William Eichler 01 September 2016

District nursing ‘on the edge of crisis’, charity warns

District nursing ‘on the edge of crisis’, charity warns image

A shortage of district nurses is putting extra pressure on social care services, a charity has found.

A new report from The King’s Fund warned district nursing is at risk of crisis due to ‘a profound and growing gap’ between capacity and demand.

While warning there was a lack of reliable data, the charity said the amount of nursing activity has increased in recent years both in terms of the number of patients seen and the complexity of the care provided.

This increase has accompanied a decrease in the number of nurses working in community health services.

These pressures are ‘compromising’ the quality of care for some patients and ‘over-stretching’ services which are also increasingly reliant on staff good-will.

‘For years, health service leaders have talked about the importance of providing more care in the community, but this objective cannot be achieved when district nursing is on the edge of crisis and a poverty of national data means the quality of services is not properly monitored,’ said policy researcher with The King’s Fund Anna Charles.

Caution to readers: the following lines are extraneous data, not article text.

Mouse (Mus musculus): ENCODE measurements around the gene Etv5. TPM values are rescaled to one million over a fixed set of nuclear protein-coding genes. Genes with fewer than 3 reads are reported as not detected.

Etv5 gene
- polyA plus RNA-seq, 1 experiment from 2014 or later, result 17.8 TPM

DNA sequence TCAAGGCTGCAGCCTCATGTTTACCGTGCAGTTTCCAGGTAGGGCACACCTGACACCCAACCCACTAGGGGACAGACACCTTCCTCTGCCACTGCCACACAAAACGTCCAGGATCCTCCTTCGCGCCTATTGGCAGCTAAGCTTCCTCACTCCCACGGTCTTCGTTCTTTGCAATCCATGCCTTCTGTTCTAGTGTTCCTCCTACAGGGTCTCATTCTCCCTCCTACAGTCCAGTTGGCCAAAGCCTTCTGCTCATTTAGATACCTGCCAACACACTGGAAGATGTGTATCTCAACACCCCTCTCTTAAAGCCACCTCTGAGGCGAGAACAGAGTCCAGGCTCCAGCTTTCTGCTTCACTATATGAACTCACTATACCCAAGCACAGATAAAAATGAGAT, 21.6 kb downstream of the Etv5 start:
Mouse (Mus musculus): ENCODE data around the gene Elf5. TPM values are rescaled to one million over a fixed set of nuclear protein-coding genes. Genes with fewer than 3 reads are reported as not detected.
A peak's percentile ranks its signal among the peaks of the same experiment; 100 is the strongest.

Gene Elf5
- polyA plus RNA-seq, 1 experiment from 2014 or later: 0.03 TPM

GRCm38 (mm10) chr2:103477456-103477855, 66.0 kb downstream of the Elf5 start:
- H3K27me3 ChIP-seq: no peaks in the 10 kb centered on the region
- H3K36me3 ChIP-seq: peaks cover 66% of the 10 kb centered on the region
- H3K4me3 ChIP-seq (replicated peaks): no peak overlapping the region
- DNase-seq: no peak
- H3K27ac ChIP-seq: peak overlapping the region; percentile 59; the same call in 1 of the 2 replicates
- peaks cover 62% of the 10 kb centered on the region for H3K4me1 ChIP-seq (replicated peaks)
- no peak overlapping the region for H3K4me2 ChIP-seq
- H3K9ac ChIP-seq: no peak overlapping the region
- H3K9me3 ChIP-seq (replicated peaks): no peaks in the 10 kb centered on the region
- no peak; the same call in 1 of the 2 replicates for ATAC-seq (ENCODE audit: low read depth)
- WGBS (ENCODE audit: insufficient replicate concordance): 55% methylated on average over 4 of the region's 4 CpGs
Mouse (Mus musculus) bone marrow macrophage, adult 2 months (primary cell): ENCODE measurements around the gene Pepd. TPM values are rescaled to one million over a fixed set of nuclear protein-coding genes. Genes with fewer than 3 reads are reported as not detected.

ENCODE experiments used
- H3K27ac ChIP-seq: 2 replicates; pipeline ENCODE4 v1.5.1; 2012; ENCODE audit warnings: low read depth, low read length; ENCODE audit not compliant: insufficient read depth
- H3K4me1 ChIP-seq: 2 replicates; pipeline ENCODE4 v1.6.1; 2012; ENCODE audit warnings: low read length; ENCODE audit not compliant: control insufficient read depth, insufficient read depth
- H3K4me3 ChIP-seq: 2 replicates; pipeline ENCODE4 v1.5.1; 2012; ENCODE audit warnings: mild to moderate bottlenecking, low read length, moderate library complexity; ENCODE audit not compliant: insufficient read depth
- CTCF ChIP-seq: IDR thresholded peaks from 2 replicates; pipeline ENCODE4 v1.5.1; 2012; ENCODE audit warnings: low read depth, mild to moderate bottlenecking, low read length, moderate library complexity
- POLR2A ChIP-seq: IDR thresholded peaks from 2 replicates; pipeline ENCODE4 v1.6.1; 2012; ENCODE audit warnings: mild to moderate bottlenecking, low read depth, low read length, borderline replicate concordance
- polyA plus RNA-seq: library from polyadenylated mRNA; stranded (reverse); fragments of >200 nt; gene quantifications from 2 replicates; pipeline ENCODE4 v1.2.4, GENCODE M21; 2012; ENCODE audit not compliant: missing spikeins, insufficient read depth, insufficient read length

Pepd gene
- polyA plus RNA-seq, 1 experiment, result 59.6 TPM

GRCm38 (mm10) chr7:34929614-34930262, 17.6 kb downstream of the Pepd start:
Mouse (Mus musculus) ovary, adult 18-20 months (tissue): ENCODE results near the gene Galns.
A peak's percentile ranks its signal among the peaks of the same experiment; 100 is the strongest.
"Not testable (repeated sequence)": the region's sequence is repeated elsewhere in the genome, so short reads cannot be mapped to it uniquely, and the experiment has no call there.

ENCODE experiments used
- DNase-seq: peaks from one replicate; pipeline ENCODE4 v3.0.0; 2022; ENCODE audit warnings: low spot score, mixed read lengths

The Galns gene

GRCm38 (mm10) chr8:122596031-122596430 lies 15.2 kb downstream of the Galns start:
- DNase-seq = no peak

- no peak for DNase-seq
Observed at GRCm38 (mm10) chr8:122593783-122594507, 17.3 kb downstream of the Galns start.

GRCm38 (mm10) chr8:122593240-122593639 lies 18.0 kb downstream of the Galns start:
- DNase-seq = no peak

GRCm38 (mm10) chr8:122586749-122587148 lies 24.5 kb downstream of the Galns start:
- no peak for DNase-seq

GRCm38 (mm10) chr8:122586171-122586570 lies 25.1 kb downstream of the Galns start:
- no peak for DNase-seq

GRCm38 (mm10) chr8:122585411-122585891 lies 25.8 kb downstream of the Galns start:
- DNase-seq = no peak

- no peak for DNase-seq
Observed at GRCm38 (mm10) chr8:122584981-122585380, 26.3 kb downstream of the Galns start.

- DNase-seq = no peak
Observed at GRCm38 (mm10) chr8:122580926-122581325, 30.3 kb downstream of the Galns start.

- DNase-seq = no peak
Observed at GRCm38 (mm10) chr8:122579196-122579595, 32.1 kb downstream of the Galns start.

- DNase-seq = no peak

‘It is worrying that the people most likely to be affected by this are often vulnerable and also among those who are most likely to be affected by cuts in social care and voluntary sector services.’

‘It is even more troubling that this is happening ‘behind closed doors’ in people’s homes, creating a real danger that serious failures in care could go undetected because they are invisible,’ she added.

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